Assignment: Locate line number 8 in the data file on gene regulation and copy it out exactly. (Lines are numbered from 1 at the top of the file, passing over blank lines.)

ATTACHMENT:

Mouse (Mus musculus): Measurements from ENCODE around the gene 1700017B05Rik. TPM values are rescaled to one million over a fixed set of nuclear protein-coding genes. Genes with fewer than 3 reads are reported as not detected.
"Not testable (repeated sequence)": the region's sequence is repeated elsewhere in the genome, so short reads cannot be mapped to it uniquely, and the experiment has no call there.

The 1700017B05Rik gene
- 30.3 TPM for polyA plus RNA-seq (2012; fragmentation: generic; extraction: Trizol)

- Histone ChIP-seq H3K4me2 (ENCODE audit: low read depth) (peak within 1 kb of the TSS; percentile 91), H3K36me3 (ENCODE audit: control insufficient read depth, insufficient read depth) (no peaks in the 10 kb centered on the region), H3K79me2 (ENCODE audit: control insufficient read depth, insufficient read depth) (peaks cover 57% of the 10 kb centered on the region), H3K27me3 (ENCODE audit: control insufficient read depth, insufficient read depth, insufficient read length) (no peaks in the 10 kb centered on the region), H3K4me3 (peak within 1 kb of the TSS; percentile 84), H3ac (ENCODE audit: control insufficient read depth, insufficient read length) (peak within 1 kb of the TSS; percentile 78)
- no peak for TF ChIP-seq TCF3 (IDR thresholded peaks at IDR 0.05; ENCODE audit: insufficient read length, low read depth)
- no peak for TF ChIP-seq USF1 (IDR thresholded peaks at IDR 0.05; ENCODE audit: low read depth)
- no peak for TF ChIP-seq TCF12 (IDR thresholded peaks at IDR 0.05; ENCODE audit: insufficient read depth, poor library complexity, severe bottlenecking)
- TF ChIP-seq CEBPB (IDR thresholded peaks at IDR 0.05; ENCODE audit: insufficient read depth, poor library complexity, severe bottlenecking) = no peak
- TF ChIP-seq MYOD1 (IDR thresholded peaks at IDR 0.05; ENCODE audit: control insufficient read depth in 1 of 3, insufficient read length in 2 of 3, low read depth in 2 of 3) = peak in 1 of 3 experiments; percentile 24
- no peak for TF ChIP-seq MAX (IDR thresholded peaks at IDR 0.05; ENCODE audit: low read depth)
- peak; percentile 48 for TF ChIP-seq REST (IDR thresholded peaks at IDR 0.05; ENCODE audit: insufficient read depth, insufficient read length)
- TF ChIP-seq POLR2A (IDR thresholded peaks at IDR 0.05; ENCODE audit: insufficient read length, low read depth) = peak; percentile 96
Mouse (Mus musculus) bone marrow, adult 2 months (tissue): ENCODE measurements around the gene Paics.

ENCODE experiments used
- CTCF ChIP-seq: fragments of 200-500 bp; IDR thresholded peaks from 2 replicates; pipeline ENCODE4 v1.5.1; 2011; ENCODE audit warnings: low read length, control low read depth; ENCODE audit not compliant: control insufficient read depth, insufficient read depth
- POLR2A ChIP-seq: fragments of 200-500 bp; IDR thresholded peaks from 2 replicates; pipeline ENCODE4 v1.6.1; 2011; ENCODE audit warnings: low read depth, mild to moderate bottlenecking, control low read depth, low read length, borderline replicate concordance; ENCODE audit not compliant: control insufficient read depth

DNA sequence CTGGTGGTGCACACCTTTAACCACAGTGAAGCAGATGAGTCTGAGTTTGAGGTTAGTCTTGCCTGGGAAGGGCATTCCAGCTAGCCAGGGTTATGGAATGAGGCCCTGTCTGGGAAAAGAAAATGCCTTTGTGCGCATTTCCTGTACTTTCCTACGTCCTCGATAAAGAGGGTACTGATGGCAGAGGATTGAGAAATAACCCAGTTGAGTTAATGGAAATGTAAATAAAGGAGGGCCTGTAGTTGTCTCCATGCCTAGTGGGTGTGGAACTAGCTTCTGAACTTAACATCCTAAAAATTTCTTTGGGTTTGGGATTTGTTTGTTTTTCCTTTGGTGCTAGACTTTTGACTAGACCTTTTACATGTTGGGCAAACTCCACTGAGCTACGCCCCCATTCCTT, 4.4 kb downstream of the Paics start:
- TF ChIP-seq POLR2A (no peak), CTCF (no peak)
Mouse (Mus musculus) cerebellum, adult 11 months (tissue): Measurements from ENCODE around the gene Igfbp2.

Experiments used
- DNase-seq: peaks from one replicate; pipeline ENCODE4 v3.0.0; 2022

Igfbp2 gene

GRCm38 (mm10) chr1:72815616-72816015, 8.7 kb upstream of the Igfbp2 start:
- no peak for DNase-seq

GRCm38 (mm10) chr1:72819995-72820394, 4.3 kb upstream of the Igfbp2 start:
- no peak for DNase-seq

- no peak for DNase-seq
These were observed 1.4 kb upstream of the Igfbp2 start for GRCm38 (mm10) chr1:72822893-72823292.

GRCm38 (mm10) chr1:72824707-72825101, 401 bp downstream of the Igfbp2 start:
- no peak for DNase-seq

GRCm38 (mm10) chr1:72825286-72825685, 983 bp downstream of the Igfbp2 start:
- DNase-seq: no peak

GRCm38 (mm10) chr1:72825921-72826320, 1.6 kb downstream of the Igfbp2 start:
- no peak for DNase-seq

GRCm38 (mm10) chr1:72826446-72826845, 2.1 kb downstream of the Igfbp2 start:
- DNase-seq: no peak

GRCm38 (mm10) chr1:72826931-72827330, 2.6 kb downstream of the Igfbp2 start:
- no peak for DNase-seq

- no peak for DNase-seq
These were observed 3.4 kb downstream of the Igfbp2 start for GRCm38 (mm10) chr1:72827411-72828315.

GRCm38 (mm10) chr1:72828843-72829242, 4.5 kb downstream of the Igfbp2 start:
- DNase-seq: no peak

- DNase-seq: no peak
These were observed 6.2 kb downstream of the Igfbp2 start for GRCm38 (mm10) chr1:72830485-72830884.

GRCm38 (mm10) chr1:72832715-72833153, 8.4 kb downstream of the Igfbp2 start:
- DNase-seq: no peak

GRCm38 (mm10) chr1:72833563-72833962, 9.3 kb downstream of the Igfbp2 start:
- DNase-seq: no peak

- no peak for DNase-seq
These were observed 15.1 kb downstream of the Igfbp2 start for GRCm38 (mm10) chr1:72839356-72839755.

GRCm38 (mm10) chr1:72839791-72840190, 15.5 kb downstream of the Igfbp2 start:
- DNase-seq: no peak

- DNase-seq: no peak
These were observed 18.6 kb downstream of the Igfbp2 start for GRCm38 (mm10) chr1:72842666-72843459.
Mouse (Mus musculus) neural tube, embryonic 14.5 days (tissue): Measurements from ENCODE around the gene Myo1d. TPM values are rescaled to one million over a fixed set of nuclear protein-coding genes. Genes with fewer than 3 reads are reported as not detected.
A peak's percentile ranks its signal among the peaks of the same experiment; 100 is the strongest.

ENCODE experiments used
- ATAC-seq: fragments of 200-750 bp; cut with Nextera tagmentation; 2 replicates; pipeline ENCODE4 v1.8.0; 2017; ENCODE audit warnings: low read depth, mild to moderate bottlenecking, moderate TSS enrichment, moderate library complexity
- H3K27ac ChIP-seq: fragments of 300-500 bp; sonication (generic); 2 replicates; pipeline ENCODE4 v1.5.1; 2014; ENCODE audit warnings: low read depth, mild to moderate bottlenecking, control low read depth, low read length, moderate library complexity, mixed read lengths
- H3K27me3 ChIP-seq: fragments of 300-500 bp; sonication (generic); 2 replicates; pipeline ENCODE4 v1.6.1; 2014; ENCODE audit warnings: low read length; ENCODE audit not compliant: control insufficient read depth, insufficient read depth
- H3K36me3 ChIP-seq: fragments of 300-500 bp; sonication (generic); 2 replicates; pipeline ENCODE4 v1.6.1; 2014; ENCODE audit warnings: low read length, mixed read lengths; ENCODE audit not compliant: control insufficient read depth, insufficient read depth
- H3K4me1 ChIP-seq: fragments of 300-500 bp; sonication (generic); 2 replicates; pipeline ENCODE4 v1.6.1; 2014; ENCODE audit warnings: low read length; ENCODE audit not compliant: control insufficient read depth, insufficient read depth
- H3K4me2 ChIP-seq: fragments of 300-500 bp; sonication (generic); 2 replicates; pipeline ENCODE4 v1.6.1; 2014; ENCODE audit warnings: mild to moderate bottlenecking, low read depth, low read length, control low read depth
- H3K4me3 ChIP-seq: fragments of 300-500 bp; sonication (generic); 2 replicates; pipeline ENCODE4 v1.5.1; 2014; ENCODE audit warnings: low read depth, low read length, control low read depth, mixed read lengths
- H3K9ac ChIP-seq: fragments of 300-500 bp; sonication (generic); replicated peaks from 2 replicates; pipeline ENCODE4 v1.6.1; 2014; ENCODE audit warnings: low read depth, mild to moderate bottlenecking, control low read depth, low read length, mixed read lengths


- no peak for TF ChIP-seq TCF12 (IDR thresholded peaks at IDR 0.05; ENCODE audit: insufficient read depth, poor library complexity, severe bottlenecking)